Slow linking for ARM

Bill Pringlemeir
Fri Dec 24 22:00:00 GMT 2010

On 24 Dec 2010, wrote:

> My problem with the absolute linking time of some of my programs for
> ARM is also solved by using ld of a recent binutils.

> My main question (out of curiosity) was why linking for ARM might be
> slower than for other archs.  Also gold exhibits that behaviour, as
> I found out yesterday: Linking the same application for ARM takes
> about 20-30% longer than for X86 and PPC.

> Any ideas what makes ARM different for the linker?

Ok.  Now you are saying 20-30%, I thought it was 20x as long
previously, but maybe you said 20%?

From: "Titus von Boxberg" <>
Date: Tue, 21 Dec 2010 11:58:22 +0100
Message-ID: <>

> Linking the same software is about 4 times slower for ARM than for
> the other CPUs.

Earlier, it was 4x.  Is this due to gold/non-gold?

> The resulting executable is biggest for PowerPC, so that cannot be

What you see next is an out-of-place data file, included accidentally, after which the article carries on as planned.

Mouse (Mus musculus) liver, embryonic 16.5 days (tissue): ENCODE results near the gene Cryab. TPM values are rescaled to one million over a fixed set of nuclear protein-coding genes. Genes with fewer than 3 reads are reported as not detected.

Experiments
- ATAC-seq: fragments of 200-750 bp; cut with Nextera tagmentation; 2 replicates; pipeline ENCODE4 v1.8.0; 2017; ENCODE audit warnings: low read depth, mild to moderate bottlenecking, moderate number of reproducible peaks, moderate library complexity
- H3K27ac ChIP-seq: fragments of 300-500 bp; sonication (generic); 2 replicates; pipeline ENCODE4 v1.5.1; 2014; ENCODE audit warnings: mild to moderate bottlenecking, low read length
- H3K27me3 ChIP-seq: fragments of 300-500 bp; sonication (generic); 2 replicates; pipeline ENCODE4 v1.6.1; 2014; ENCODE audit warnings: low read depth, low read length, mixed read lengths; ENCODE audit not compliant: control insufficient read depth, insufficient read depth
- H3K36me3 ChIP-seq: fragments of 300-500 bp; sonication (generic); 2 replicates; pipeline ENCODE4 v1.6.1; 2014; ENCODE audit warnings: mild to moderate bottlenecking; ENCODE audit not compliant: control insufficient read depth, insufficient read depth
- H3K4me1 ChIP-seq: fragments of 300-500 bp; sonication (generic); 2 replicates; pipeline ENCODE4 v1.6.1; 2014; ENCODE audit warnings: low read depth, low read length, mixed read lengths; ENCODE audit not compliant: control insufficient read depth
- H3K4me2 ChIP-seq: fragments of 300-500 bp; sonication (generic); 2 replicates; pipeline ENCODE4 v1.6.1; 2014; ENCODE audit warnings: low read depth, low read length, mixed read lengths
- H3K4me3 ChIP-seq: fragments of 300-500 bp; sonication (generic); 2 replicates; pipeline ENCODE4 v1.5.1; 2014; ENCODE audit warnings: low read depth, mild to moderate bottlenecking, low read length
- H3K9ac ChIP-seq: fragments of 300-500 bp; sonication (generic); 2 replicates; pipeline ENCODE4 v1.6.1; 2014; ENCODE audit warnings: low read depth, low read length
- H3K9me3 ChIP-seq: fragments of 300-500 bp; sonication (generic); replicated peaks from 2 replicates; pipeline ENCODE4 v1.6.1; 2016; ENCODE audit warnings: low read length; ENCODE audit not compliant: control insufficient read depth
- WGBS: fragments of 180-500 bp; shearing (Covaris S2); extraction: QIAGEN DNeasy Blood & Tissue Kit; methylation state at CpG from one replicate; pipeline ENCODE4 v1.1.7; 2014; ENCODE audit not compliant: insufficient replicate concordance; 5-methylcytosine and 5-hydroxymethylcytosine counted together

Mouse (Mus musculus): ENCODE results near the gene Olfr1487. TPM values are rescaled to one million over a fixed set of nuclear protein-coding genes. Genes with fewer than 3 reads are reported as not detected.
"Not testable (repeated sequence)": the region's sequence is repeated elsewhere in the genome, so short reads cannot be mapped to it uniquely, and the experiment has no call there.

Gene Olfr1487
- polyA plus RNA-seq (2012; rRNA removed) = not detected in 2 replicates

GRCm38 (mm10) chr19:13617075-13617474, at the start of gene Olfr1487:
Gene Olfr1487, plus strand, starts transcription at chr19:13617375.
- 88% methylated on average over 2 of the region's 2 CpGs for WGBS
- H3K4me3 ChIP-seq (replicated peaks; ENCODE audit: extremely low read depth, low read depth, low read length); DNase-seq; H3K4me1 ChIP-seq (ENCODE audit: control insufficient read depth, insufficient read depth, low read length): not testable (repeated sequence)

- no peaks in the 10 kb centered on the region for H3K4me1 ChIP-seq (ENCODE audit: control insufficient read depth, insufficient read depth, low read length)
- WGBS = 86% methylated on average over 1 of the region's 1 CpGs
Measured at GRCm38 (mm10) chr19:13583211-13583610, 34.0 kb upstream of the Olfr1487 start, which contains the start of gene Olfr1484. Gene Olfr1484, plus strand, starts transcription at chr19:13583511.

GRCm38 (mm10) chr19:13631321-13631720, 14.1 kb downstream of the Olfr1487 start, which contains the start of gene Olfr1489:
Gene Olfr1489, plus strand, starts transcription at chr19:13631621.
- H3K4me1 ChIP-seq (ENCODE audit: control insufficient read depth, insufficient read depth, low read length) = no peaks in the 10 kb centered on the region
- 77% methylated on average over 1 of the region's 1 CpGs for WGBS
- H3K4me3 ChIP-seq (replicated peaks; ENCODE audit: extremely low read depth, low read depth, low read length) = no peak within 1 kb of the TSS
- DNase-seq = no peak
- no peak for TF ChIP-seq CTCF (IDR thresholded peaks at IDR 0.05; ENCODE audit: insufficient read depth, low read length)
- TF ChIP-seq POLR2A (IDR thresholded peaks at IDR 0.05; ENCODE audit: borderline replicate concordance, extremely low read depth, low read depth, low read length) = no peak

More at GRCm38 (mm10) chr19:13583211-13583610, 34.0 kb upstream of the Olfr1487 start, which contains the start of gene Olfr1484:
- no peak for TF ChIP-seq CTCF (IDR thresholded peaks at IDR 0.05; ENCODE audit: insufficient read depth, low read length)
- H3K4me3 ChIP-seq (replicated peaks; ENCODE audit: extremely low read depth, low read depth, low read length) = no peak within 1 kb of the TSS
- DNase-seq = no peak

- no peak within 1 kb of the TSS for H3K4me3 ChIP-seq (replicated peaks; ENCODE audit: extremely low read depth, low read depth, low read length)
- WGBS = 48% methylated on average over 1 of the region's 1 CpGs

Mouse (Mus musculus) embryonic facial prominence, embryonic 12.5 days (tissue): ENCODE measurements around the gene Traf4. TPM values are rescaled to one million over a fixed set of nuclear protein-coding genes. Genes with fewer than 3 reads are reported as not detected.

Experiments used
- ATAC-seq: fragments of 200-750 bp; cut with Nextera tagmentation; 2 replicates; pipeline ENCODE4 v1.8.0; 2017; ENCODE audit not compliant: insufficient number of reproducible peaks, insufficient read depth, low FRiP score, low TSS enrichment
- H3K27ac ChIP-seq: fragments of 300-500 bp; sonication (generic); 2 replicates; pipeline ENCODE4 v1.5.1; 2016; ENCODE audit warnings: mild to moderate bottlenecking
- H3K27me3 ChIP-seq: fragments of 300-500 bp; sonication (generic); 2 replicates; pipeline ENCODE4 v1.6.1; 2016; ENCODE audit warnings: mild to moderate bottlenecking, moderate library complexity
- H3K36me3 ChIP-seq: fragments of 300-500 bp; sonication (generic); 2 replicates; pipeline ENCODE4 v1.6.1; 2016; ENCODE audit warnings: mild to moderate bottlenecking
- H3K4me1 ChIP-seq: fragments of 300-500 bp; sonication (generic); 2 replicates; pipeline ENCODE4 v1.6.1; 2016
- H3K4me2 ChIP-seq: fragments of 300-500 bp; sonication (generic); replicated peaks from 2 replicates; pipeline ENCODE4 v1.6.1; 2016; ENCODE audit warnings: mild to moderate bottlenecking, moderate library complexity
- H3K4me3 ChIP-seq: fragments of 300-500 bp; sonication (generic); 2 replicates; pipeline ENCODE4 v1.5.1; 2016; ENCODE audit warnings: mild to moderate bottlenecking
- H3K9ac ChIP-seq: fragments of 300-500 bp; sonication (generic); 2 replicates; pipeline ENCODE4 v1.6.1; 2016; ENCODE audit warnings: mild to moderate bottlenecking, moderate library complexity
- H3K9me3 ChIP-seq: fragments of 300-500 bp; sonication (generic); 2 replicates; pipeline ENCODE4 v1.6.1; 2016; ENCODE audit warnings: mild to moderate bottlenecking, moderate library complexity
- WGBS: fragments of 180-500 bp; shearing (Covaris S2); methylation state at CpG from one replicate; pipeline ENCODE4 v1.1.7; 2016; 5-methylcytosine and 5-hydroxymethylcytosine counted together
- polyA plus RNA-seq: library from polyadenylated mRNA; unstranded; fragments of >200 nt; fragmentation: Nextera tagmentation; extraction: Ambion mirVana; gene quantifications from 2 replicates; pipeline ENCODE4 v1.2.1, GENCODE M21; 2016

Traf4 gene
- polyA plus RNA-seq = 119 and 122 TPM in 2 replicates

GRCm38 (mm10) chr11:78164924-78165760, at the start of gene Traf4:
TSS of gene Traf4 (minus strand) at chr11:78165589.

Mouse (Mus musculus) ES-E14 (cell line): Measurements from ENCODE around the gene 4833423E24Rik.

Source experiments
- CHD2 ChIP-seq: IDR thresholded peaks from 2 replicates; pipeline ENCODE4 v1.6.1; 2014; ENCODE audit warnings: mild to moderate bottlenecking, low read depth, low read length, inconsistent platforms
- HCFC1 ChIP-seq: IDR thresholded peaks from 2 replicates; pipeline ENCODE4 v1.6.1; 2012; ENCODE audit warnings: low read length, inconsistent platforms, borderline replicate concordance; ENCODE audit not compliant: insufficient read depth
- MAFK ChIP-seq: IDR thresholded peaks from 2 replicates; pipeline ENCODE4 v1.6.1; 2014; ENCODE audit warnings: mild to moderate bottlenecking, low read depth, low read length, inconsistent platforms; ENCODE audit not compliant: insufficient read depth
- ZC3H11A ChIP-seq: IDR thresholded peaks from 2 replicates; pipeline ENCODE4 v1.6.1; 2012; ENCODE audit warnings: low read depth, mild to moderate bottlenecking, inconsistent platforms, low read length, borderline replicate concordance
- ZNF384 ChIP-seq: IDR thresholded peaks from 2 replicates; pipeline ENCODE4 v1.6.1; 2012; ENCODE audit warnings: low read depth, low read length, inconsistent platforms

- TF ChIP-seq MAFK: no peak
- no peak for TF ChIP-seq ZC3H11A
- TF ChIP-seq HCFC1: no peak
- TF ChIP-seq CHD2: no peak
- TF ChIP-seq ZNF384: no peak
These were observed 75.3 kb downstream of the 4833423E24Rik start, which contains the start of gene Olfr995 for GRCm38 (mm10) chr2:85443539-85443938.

> the reason; also the differences in size are not large enough to
> explain the time figures.

The PPC has 32 registers.  The ARM makes all instructions conditional,
the X86 has variable instruction size.  If you are comparing the
binaries, of different architechures, it is not really fair.  I have
observed that compressing the binaries on different architectures will
result in the same size files.  If not, then something is possible not
being excluded with the linker.  Ie, the PPC instruction set is not as
dense as the ARM and x86, but they usually have the same amount of
'information' which is reflected in the original source code.

There certainly could be architectural differences between the ARM and
the other architectures.  Different compile options might result in
different link times as well.  PPC has short and long jumps, GOT, etc.
Sometimes compiles insert 'nops' to accommodate a long/short jump.
Sometimes the linker has to move things around to make room.  It does
seem plausible that there is a technical reason why it takes 20%
longer (but not 20x or 4x as long).  I wouldn't say it is completely
wasteful to investigate a 20% difference though.  It could be a bug.

Happy holidays...  I guess Santa is already come to some of you.  We
are still waiting in North America.

Bill Pringlemeir.

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